London, Feb 6: The mysterious blue balls which 'rained' down on a Dorset garden were merely a common substance found in nappies, scientists have claimed.
Following Steve Hornsby's discovery of the small blue globules, after a hailstorm last week, some unusual explanations have been put forward about the find, reports Daily Mail.
Researchers at Bournemouth University had speculated that the small blue balls may be marine invertebrate eggs which could be transferred from the feet of birds.
But following further consideration the same group of scientists told The Guardian they have solved the puzzle.
Research assistant Josie Pegg confirmed the substance was sodium polyacrylate, sometimes used in gardening or agriculture to improve soil, as well as being used in nappies.
She said 'Speculation on the nature of the mystery jelly balls has provided much entertainment, but now that we have possession of a sample we can rule out some of the early guesses.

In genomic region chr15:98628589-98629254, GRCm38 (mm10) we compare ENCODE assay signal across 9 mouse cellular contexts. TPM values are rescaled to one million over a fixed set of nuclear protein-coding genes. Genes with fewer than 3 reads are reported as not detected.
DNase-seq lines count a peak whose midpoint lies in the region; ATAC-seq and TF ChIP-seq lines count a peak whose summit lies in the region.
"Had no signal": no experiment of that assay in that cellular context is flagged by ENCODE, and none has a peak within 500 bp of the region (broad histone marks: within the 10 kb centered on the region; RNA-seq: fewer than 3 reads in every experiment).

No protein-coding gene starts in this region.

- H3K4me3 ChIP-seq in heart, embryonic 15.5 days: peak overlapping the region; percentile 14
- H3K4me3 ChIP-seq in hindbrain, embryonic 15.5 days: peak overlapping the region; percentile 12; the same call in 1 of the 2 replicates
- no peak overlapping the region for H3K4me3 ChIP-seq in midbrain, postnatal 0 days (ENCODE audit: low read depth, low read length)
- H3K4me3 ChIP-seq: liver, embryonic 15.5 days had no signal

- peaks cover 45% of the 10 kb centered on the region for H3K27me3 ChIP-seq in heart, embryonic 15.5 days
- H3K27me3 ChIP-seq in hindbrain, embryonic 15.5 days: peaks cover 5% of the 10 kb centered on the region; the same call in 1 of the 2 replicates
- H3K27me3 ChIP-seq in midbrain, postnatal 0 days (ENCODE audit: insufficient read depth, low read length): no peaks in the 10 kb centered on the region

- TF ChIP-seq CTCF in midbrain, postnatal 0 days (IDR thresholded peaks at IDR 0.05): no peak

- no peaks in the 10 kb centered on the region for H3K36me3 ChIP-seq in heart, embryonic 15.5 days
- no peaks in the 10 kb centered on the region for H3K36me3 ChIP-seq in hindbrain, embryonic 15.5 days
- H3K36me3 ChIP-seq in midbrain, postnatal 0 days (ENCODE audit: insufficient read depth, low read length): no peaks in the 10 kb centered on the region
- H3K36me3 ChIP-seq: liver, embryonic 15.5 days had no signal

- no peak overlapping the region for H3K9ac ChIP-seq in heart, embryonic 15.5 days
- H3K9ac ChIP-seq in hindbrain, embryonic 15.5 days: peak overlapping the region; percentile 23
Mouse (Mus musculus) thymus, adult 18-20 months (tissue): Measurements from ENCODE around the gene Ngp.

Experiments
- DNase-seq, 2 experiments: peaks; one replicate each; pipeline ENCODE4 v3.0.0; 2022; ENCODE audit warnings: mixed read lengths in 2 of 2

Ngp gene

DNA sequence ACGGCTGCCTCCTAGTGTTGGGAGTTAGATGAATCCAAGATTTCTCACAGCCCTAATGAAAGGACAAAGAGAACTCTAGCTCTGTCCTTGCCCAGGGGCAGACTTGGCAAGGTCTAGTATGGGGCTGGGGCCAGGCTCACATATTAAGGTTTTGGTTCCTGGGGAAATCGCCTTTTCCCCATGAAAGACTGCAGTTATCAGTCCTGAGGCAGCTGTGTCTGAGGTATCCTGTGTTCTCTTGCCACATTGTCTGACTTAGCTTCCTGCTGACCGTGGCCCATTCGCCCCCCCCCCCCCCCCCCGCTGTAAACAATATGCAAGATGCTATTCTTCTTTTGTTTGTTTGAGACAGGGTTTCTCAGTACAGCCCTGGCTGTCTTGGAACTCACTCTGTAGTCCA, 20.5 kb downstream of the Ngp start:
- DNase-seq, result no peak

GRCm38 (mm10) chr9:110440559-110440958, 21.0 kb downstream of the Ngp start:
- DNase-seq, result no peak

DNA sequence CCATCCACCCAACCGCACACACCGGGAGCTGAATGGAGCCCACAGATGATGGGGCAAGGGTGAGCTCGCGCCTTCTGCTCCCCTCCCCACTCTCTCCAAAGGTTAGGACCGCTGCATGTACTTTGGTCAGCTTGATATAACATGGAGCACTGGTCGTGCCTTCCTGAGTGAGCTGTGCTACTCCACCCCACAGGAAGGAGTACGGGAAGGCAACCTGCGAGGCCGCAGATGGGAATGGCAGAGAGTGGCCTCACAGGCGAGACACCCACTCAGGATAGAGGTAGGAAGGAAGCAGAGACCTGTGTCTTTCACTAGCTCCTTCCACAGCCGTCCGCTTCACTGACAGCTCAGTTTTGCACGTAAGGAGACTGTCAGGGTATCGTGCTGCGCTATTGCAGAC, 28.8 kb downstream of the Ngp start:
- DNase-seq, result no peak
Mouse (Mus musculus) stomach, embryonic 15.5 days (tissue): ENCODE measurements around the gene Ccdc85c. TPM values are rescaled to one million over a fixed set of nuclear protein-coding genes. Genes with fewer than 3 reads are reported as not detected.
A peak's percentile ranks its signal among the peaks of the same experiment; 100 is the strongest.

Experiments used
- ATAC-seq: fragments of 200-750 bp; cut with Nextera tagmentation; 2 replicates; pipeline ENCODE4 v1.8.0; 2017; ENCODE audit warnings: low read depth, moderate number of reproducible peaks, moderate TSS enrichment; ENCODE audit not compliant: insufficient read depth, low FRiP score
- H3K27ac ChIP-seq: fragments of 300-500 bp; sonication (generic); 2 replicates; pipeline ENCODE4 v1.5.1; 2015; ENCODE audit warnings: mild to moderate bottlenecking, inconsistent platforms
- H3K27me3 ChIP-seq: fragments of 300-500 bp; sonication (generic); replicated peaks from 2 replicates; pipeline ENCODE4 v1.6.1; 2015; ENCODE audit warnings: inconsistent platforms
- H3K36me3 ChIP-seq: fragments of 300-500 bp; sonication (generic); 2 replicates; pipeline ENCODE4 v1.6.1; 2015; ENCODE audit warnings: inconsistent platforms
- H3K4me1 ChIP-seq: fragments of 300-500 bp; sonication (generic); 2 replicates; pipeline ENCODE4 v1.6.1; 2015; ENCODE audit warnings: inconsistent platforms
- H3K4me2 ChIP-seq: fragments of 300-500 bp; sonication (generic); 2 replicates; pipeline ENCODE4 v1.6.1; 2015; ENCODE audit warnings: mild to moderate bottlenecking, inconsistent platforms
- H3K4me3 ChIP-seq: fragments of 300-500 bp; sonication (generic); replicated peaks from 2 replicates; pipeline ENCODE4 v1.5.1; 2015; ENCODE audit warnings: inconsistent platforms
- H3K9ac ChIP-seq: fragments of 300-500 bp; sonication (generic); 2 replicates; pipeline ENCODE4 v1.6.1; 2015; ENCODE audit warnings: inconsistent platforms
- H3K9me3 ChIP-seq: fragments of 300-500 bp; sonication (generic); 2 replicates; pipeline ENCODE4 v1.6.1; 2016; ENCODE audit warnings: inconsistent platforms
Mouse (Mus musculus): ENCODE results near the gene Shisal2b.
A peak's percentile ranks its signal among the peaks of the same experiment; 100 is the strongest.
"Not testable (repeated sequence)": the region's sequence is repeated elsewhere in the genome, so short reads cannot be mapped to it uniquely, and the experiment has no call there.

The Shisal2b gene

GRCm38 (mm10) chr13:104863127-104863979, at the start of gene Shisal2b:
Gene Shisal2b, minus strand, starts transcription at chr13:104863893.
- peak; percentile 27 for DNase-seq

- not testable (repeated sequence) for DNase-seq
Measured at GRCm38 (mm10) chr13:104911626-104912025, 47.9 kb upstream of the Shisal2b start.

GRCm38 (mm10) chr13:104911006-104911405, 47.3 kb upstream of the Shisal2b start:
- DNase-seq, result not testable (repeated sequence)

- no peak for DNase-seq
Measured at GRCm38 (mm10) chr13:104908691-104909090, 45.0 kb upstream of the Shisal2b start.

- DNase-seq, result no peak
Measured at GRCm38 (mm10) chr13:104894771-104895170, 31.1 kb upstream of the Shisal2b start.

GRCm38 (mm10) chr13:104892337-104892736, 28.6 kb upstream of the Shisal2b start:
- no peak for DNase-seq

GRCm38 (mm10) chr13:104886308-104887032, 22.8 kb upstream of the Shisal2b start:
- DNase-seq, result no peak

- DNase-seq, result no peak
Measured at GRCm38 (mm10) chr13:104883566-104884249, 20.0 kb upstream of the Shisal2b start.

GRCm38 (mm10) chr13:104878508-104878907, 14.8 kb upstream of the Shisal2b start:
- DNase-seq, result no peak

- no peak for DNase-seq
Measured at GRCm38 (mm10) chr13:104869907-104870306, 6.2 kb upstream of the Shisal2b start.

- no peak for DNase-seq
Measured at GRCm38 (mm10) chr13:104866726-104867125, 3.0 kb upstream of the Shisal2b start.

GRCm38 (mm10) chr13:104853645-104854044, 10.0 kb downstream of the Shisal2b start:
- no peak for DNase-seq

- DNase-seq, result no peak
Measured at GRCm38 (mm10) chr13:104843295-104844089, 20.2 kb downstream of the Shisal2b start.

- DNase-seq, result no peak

'Having examined the balls under a high-powered microscope, we can discount living material.'
Although it is still not known how the substance made its way into Mr Hornsby's garden in Bournemouth, Pegg added 'Perhaps someone was having a clear-out and chucked them over the fence.
One possible explanation for the dozen small spheres, which are 3cm in diameter, being found in the garden however, is that the heavy rain turned effectively invisible dry crystals into the gel-like blue balls.
Having collected the strange objects in a jar Hornsby told the BBC that before they emerged the sky turned an unusual dark yellow colour before the storm began.
The former aircraft engineer said at the time 'As I walked outside to go to the garage there was an instant hail storm for a few seconds and I thought, 'what's that in the grass?'
'It is very jelly-like and it is almost impossible to pick up.
'They have an exterior shell with a softer inner but have no smell, aren't sticky and do not melt.'